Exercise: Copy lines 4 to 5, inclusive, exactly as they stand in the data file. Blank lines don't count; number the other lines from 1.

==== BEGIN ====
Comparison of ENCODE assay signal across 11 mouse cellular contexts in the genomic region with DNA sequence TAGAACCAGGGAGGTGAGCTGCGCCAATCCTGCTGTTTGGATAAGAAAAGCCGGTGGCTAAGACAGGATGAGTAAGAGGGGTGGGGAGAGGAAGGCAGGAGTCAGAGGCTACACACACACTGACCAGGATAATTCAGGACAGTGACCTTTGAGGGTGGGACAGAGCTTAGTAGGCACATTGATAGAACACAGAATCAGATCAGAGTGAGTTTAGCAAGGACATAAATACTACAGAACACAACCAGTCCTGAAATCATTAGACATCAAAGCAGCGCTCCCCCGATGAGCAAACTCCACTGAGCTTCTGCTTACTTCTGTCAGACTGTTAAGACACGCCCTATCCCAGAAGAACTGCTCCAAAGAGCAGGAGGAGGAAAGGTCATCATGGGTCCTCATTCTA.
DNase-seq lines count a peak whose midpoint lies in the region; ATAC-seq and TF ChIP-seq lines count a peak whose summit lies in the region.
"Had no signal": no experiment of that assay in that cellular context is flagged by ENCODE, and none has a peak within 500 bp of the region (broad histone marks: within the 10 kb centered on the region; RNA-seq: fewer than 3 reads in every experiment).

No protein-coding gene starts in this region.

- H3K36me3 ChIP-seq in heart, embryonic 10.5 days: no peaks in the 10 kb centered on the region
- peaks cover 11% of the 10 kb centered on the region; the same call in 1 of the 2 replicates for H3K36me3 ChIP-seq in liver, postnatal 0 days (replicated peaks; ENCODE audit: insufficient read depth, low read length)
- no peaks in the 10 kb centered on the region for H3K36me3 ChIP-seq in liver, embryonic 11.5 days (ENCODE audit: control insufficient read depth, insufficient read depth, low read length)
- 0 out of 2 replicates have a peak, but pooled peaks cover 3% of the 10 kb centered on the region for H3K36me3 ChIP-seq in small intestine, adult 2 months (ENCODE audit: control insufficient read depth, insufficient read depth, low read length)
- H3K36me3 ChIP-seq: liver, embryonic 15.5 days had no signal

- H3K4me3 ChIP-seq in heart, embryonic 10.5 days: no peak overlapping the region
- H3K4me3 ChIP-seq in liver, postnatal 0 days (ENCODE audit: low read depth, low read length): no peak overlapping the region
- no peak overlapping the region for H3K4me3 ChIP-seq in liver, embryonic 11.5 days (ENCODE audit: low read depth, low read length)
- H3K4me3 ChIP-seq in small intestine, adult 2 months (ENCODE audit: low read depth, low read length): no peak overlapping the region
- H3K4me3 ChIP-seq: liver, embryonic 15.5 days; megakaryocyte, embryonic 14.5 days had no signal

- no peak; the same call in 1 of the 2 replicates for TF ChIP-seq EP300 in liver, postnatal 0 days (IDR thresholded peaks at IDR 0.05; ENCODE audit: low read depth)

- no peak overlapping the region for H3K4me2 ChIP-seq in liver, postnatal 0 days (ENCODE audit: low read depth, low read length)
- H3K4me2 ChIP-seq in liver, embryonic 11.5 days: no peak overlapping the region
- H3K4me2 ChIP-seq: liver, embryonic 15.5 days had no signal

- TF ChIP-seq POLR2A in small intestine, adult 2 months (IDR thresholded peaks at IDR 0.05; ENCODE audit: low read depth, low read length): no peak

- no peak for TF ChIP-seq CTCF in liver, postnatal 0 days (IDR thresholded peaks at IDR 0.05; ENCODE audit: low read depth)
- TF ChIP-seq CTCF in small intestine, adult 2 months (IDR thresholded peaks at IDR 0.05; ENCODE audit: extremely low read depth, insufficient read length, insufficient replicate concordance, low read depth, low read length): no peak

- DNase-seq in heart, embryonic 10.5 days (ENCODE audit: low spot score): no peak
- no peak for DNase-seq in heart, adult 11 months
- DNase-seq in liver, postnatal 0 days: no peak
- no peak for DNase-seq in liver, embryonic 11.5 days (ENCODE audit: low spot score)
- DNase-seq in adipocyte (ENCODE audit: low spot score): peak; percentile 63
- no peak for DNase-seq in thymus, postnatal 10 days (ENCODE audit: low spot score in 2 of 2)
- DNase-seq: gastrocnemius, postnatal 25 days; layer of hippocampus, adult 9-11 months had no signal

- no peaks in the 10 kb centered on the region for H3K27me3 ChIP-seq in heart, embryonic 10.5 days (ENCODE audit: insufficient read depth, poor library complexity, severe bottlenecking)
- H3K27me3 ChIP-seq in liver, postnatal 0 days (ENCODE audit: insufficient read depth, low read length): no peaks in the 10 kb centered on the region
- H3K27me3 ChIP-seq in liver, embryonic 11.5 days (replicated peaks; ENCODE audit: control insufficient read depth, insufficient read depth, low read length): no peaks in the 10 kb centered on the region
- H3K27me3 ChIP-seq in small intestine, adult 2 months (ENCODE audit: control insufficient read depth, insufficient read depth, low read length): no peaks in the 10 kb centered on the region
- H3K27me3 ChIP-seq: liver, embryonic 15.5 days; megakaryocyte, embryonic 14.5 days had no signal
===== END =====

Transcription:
No protein-coding gene starts in this region.

- H3K36me3 ChIP-seq in heart, embryonic 10.5 days: no peaks in the 10 kb centered on the region